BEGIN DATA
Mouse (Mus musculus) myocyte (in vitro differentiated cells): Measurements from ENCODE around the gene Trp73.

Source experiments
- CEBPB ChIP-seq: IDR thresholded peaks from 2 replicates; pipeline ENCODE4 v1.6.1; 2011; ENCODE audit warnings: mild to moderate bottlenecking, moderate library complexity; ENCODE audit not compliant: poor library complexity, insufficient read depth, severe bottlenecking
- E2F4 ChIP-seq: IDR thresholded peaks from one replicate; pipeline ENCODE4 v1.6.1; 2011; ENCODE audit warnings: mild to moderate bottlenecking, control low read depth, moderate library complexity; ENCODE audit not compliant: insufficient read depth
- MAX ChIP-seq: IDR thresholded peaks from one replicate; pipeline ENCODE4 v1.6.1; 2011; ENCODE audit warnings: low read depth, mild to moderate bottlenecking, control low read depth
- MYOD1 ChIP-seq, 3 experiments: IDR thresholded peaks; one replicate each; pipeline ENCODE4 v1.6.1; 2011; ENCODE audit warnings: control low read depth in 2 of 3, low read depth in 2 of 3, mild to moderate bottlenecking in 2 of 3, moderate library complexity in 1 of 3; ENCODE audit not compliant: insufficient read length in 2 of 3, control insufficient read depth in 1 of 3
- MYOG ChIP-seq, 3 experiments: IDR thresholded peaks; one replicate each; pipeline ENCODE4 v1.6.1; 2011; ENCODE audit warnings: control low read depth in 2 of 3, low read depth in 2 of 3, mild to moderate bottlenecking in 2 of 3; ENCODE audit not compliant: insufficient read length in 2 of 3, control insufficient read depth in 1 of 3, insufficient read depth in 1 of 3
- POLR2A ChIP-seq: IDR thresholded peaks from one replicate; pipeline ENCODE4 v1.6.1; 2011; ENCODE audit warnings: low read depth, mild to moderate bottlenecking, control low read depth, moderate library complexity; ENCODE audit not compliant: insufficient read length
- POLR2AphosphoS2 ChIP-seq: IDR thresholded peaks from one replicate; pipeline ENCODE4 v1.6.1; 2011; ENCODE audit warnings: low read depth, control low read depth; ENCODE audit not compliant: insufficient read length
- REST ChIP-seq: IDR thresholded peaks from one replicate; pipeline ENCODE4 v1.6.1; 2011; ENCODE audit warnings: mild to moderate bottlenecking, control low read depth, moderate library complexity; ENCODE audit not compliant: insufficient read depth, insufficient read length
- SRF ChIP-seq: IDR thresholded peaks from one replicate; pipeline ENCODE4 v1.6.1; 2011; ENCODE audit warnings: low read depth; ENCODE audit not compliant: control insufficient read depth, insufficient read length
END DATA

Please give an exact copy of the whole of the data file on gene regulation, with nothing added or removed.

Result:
Mouse (Mus musculus) myocyte (in vitro differentiated cells): Measurements from ENCODE around the gene Trp73.

Source experiments
- CEBPB ChIP-seq: IDR thresholded peaks from 2 replicates; pipeline ENCODE4 v1.6.1; 2011; ENCODE audit warnings: mild to moderate bottlenecking, moderate library complexity; ENCODE audit not compliant: poor library complexity, insufficient read depth, severe bottlenecking
- E2F4 ChIP-seq: IDR thresholded peaks from one replicate; pipeline ENCODE4 v1.6.1; 2011; ENCODE audit warnings: mild to moderate bottlenecking, control low read depth, moderate library complexity; ENCODE audit not compliant: insufficient read depth
- MAX ChIP-seq: IDR thresholded peaks from one replicate; pipeline ENCODE4 v1.6.1; 2011; ENCODE audit warnings: low read depth, mild to moderate bottlenecking, control low read depth
- MYOD1 ChIP-seq, 3 experiments: IDR thresholded peaks; one replicate each; pipeline ENCODE4 v1.6.1; 2011; ENCODE audit warnings: control low read depth in 2 of 3, low read depth in 2 of 3, mild to moderate bottlenecking in 2 of 3, moderate library complexity in 1 of 3; ENCODE audit not compliant: insufficient read length in 2 of 3, control insufficient read depth in 1 of 3
- MYOG ChIP-seq, 3 experiments: IDR thresholded peaks; one replicate each; pipeline ENCODE4 v1.6.1; 2011; ENCODE audit warnings: control low read depth in 2 of 3, low read depth in 2 of 3, mild to moderate bottlenecking in 2 of 3; ENCODE audit not compliant: insufficient read length in 2 of 3, control insufficient read depth in 1 of 3, insufficient read depth in 1 of 3
- POLR2A ChIP-seq: IDR thresholded peaks from one replicate; pipeline ENCODE4 v1.6.1; 2011; ENCODE audit warnings: low read depth, mild to moderate bottlenecking, control low read depth, moderate library complexity; ENCODE audit not compliant: insufficient read length
- POLR2AphosphoS2 ChIP-seq: IDR thresholded peaks from one replicate; pipeline ENCODE4 v1.6.1; 2011; ENCODE audit warnings: low read depth, control low read depth; ENCODE audit not compliant: insufficient read length
- REST ChIP-seq: IDR thresholded peaks from one replicate; pipeline ENCODE4 v1.6.1; 2011; ENCODE audit warnings: mild to moderate bottlenecking, control low read depth, moderate library complexity; ENCODE audit not compliant: insufficient read depth, insufficient read length
- SRF ChIP-seq: IDR thresholded peaks from one replicate; pipeline ENCODE4 v1.6.1; 2011; ENCODE audit warnings: low read depth; ENCODE audit not compliant: control insufficient read depth, insufficient read length